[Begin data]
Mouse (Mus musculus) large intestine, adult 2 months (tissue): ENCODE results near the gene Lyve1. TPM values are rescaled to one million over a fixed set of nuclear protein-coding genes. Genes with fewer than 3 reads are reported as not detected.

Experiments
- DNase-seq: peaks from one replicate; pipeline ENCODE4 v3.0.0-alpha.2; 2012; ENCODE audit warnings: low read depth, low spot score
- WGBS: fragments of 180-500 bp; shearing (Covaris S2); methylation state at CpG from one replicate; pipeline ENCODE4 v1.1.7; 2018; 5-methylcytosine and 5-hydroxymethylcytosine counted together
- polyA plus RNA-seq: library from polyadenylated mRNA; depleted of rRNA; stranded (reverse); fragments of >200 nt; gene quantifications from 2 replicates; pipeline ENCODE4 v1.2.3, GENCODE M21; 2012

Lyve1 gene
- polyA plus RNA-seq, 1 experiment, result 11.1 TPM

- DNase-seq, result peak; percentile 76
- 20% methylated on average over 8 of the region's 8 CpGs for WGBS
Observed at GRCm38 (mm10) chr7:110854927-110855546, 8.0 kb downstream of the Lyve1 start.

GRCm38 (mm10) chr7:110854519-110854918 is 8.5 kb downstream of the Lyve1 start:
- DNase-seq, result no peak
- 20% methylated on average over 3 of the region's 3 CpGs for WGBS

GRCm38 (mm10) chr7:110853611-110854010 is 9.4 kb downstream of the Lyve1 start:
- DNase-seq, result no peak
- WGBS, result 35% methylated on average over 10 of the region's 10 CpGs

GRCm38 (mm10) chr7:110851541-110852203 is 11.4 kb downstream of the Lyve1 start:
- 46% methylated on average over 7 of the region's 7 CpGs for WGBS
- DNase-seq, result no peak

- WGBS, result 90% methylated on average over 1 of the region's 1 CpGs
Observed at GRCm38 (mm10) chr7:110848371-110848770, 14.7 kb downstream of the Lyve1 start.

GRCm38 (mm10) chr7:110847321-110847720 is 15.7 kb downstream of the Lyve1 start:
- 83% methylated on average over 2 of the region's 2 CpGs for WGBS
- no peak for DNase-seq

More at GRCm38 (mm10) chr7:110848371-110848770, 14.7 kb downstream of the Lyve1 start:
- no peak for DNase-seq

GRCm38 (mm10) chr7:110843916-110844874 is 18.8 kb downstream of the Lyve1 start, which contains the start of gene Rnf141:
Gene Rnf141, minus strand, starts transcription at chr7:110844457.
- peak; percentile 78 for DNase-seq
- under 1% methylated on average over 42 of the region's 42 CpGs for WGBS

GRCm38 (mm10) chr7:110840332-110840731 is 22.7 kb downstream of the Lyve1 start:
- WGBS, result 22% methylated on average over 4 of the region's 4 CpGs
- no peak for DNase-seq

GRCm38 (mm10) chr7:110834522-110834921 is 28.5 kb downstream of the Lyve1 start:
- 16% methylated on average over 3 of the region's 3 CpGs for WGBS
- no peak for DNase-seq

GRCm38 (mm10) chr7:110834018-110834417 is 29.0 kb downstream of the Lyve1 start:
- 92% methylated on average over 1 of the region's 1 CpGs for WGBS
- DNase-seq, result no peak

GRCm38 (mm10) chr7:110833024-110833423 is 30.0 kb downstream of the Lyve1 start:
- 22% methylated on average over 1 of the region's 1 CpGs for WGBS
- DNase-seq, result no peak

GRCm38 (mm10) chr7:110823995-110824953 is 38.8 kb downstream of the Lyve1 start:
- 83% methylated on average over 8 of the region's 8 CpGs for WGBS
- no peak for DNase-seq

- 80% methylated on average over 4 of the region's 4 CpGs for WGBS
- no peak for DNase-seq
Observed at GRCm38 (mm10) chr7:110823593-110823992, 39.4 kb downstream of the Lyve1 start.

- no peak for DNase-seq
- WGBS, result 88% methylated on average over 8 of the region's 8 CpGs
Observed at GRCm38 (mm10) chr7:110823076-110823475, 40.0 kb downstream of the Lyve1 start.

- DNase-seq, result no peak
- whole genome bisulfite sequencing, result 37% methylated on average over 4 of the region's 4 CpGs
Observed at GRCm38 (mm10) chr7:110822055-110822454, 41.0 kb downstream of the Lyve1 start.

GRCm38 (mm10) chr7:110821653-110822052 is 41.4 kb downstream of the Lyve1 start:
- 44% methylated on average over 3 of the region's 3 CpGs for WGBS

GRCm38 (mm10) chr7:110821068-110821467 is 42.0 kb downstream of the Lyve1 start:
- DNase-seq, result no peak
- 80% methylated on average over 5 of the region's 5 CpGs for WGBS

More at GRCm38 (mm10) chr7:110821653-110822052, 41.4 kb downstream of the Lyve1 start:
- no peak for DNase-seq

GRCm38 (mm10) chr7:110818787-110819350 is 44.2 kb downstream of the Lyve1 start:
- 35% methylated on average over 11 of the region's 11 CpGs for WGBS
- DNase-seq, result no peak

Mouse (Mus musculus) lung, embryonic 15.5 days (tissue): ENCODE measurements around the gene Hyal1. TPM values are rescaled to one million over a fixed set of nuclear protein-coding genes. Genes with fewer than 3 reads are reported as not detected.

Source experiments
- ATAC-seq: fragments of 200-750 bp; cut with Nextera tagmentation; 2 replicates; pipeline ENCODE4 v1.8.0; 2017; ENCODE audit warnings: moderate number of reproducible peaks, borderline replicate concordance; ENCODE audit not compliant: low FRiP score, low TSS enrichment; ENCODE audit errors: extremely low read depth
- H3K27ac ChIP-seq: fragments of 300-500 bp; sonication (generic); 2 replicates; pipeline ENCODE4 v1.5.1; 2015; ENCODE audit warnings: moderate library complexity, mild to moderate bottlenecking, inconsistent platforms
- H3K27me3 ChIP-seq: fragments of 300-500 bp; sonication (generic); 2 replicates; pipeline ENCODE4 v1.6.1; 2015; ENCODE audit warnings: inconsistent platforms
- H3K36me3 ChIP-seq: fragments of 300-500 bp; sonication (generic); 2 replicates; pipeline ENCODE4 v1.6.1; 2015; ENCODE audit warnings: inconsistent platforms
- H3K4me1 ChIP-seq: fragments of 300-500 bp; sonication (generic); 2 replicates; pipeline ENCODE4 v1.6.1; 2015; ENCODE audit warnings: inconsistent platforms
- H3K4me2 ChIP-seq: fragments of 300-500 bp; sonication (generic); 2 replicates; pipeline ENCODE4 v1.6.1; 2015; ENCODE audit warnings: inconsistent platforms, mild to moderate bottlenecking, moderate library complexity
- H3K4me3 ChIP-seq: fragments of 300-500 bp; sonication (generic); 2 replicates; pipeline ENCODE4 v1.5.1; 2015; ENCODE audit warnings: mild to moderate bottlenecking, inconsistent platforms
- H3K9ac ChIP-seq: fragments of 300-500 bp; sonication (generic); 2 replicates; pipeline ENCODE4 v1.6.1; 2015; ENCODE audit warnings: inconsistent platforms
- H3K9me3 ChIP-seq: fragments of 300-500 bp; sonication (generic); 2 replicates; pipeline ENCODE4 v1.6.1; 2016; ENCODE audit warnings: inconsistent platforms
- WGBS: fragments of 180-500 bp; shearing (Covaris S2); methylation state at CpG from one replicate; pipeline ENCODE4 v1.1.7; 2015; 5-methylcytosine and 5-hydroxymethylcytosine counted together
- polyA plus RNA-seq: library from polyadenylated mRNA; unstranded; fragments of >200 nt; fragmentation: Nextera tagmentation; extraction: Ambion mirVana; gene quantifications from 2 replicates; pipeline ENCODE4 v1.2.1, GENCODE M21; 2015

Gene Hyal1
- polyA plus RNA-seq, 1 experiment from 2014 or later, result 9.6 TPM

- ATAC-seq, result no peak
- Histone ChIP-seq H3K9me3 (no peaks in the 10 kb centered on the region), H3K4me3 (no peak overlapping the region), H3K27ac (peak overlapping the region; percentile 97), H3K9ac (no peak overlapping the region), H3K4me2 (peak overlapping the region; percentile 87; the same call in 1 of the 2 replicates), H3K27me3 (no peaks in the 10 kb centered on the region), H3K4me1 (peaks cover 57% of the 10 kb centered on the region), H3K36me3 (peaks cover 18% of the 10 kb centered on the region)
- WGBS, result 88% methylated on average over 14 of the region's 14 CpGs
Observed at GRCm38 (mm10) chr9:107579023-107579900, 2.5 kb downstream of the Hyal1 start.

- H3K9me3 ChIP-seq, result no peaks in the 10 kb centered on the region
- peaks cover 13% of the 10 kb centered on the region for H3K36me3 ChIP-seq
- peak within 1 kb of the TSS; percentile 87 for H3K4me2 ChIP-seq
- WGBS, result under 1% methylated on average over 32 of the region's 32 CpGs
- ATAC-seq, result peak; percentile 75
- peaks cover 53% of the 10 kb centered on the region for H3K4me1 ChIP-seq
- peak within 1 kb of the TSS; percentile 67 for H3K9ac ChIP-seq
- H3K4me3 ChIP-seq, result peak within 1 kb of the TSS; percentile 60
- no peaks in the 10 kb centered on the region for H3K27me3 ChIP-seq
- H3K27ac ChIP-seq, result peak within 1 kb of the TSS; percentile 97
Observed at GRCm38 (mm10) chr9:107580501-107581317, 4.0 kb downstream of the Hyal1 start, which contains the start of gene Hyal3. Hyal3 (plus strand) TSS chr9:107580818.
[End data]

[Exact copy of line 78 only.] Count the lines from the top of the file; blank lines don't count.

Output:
Gene Hyal1